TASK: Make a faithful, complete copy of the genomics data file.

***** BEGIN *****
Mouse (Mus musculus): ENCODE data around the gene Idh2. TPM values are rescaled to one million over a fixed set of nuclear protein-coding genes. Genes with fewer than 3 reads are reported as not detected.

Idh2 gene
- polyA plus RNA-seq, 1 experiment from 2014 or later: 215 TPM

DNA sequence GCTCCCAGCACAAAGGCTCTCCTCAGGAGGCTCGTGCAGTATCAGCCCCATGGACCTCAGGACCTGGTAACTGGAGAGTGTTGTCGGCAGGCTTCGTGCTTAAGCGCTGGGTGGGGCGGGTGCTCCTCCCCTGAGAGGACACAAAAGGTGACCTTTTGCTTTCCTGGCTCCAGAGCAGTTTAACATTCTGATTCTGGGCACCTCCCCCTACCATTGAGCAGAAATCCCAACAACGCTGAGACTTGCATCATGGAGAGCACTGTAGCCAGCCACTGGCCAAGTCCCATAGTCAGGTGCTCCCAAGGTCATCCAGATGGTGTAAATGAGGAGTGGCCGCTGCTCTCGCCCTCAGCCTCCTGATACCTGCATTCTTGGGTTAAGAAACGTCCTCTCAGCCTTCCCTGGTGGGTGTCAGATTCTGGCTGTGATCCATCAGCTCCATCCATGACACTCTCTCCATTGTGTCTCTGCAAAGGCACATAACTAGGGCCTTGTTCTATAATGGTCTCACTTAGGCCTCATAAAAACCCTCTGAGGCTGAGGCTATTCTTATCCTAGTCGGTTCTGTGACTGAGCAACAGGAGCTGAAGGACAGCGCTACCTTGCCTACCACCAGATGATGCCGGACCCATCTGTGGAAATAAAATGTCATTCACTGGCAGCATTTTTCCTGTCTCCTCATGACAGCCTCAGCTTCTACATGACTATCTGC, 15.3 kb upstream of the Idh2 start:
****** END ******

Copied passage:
Mouse (Mus musculus): ENCODE data around the gene Idh2. TPM values are rescaled to one million over a fixed set of nuclear protein-coding genes. Genes with fewer than 3 reads are reported as not detected.

Idh2 gene
- polyA plus RNA-seq, 1 experiment from 2014 or later: 215 TPM

DNA sequence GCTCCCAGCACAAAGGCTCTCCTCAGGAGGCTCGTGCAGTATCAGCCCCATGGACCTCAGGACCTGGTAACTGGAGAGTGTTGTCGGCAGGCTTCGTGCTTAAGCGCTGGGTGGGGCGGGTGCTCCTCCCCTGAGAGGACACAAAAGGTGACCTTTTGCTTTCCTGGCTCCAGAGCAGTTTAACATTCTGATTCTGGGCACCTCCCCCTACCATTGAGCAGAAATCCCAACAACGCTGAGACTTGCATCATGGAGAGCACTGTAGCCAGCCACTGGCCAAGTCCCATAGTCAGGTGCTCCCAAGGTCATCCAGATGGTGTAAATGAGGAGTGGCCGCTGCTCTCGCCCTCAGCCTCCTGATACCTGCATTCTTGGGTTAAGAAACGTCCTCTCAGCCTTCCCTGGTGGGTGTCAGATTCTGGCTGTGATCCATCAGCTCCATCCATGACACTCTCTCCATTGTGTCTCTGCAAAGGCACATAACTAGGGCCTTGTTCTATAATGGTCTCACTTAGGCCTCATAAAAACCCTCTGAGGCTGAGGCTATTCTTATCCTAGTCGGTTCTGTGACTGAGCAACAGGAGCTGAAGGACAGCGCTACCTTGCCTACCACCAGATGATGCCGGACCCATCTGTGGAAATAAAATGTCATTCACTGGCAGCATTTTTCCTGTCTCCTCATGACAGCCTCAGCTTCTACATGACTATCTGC, 15.3 kb upstream of the Idh2 start: